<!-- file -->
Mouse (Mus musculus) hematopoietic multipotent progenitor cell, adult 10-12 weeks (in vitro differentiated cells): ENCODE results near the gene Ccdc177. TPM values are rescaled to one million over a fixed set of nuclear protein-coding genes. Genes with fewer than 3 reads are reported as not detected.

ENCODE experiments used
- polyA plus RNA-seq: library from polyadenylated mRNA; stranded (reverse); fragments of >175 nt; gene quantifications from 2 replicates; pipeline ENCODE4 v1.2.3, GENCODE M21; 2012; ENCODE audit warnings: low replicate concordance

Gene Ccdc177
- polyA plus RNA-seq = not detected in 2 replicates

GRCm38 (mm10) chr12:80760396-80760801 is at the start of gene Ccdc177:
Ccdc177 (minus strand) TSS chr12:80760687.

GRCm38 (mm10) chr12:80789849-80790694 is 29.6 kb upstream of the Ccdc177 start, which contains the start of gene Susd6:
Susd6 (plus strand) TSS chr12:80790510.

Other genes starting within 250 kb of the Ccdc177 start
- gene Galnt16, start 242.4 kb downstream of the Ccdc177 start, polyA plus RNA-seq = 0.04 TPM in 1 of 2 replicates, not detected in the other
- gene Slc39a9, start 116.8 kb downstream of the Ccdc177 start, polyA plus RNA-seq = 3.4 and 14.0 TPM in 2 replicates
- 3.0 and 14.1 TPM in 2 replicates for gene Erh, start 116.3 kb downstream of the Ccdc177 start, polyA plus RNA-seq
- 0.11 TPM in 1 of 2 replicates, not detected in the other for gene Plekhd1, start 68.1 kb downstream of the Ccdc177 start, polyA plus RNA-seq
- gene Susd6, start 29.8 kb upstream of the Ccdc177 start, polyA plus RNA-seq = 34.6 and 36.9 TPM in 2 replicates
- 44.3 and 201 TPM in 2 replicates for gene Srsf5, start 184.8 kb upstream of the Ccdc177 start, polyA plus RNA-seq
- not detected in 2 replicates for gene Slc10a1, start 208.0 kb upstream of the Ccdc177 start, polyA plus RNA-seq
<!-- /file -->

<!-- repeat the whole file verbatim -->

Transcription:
Mouse (Mus musculus) hematopoietic multipotent progenitor cell, adult 10-12 weeks (in vitro differentiated cells): ENCODE results near the gene Ccdc177. TPM values are rescaled to one million over a fixed set of nuclear protein-coding genes. Genes with fewer than 3 reads are reported as not detected.

ENCODE experiments used
- polyA plus RNA-seq: library from polyadenylated mRNA; stranded (reverse); fragments of >175 nt; gene quantifications from 2 replicates; pipeline ENCODE4 v1.2.3, GENCODE M21; 2012; ENCODE audit warnings: low replicate concordance

Gene Ccdc177
- polyA plus RNA-seq = not detected in 2 replicates

GRCm38 (mm10) chr12:80760396-80760801 is at the start of gene Ccdc177:
Ccdc177 (minus strand) TSS chr12:80760687.

GRCm38 (mm10) chr12:80789849-80790694 is 29.6 kb upstream of the Ccdc177 start, which contains the start of gene Susd6:
Susd6 (plus strand) TSS chr12:80790510.

Other genes starting within 250 kb of the Ccdc177 start
- gene Galnt16, start 242.4 kb downstream of the Ccdc177 start, polyA plus RNA-seq = 0.04 TPM in 1 of 2 replicates, not detected in the other
- gene Slc39a9, start 116.8 kb downstream of the Ccdc177 start, polyA plus RNA-seq = 3.4 and 14.0 TPM in 2 replicates
- 3.0 and 14.1 TPM in 2 replicates for gene Erh, start 116.3 kb downstream of the Ccdc177 start, polyA plus RNA-seq
- 0.11 TPM in 1 of 2 replicates, not detected in the other for gene Plekhd1, start 68.1 kb downstream of the Ccdc177 start, polyA plus RNA-seq
- gene Susd6, start 29.8 kb upstream of the Ccdc177 start, polyA plus RNA-seq = 34.6 and 36.9 TPM in 2 replicates
- 44.3 and 201 TPM in 2 replicates for gene Srsf5, start 184.8 kb upstream of the Ccdc177 start, polyA plus RNA-seq
- not detected in 2 replicates for gene Slc10a1, start 208.0 kb upstream of the Ccdc177 start, polyA plus RNA-seq